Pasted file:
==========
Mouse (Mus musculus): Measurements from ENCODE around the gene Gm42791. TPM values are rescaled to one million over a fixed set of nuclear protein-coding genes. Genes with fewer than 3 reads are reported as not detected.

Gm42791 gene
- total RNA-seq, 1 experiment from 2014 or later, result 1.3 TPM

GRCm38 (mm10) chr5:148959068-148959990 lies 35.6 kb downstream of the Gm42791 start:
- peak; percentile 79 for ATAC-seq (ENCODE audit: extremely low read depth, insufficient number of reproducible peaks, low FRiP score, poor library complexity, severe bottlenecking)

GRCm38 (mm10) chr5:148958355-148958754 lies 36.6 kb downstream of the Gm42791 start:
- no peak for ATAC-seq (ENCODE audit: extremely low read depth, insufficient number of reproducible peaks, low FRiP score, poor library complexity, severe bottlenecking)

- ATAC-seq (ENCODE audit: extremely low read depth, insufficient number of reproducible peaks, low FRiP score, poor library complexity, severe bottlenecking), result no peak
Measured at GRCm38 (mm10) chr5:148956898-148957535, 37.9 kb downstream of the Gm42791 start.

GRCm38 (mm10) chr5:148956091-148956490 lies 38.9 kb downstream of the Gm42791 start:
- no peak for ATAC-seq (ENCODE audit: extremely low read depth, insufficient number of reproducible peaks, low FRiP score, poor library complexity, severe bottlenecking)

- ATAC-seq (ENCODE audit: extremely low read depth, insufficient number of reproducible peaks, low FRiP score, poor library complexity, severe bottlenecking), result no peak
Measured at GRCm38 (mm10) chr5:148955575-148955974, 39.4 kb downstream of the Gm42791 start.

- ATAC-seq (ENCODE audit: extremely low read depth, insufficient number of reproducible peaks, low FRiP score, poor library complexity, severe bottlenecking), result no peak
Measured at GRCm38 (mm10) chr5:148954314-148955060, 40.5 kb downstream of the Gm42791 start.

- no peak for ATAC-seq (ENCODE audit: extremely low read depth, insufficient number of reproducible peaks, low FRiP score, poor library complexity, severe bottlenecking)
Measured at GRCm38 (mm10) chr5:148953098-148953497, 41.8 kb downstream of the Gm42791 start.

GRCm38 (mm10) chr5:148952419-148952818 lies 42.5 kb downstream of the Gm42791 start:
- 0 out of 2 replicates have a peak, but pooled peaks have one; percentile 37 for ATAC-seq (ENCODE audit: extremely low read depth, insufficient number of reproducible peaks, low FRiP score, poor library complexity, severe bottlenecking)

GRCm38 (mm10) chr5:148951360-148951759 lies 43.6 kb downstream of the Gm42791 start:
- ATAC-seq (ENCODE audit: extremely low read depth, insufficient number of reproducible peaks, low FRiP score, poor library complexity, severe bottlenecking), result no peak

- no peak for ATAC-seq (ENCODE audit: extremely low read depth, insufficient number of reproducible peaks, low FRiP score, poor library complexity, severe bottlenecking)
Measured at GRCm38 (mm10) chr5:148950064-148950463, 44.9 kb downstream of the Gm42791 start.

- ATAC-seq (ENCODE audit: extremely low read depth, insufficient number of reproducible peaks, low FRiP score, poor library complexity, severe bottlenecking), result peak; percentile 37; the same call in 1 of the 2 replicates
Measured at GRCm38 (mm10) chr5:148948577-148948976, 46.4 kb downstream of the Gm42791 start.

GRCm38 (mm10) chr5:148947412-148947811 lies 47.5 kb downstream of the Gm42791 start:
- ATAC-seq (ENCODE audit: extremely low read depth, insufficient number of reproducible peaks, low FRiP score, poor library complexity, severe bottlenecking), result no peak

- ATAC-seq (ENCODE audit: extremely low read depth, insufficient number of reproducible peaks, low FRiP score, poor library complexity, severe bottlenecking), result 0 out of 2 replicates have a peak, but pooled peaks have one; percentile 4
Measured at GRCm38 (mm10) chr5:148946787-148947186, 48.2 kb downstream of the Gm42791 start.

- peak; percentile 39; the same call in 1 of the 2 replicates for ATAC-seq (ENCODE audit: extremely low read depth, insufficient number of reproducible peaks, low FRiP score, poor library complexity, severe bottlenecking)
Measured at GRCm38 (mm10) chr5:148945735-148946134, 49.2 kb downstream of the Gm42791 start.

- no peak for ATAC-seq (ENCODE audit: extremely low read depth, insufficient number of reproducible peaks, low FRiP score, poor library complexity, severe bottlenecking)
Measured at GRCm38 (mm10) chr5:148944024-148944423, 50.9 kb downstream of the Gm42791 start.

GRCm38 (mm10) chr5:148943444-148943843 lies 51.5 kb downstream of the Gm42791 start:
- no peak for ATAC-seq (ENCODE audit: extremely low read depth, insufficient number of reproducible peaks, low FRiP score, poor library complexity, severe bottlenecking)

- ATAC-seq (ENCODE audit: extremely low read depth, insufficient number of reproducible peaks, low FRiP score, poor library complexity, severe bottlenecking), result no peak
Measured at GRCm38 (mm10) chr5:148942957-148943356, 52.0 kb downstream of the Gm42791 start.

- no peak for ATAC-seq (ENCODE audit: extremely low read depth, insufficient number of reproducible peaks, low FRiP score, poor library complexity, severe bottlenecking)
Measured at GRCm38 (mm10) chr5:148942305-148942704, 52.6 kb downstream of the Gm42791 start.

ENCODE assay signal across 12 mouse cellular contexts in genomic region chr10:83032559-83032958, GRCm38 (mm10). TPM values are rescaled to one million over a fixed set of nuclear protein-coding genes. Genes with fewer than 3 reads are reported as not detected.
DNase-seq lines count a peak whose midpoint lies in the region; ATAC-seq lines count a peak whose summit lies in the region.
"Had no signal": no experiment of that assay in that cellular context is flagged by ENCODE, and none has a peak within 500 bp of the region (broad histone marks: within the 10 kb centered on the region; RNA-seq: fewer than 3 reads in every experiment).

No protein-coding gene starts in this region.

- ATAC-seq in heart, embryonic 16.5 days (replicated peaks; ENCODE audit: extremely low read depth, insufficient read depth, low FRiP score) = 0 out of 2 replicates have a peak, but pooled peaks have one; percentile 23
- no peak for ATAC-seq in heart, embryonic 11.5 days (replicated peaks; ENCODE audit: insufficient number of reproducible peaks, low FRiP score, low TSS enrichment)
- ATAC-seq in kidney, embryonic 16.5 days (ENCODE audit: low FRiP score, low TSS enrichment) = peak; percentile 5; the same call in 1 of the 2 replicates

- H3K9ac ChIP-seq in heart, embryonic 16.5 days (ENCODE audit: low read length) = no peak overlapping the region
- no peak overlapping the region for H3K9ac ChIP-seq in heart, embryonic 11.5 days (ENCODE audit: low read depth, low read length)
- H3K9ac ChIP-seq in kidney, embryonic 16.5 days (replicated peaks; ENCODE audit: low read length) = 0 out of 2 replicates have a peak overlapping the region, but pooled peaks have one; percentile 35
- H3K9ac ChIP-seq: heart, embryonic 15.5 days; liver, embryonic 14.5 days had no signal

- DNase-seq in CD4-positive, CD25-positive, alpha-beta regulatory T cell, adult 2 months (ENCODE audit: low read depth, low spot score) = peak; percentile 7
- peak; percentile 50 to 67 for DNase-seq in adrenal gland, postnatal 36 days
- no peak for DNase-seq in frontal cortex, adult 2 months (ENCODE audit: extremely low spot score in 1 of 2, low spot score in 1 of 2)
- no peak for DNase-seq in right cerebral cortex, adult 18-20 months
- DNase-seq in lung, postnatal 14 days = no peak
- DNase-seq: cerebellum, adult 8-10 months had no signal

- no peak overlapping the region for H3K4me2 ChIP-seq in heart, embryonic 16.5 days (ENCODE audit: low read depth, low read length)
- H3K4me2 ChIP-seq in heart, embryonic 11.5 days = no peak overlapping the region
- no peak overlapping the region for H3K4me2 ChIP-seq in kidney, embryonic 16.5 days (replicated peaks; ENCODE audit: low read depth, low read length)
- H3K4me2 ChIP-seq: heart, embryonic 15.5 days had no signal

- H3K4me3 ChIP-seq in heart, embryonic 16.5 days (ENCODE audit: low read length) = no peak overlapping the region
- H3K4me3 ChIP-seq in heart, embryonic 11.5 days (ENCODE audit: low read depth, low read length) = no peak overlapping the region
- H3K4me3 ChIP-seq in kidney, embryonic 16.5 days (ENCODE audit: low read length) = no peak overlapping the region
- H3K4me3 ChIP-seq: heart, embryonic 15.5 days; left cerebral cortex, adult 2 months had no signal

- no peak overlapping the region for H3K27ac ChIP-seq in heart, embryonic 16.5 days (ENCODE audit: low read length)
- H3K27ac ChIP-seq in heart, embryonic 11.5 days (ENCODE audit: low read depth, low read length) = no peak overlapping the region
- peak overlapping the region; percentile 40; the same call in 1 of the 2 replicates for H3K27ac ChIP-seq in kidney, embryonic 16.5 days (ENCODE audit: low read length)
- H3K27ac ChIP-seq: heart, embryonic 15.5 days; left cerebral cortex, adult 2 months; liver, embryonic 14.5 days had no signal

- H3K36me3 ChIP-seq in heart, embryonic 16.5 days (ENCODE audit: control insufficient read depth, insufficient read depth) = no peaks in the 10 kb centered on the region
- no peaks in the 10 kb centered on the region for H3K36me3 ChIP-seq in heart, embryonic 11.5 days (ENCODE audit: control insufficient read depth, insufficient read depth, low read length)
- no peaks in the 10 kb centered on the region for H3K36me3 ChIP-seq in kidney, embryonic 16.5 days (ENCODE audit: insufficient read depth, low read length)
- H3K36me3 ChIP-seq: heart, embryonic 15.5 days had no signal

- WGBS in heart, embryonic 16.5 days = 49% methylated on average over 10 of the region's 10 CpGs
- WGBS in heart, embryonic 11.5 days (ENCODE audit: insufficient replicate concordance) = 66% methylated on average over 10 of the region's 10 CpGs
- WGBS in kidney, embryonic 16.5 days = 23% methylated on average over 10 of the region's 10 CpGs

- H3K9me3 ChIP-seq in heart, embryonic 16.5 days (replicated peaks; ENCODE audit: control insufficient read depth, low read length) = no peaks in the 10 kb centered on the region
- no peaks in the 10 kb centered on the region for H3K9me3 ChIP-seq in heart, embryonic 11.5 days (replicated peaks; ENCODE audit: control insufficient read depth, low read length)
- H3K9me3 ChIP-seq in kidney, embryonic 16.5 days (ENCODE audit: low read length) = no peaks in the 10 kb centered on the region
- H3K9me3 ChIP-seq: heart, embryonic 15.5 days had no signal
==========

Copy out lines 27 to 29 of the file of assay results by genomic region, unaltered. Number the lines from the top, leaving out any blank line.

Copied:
- ATAC-seq (ENCODE audit: extremely low read depth, insufficient number of reproducible peaks, low FRiP score, poor library complexity, severe bottlenecking), result no peak

- ATAC-seq (ENCODE audit: extremely low read depth, insufficient number of reproducible peaks, low FRiP score, poor library complexity, severe bottlenecking), result 0 out of 2 replicates have a peak, but pooled peaks have one; percentile 4
Measured at GRCm38 (mm10) chr5:148946787-148947186, 48.2 kb downstream of the Gm42791 start.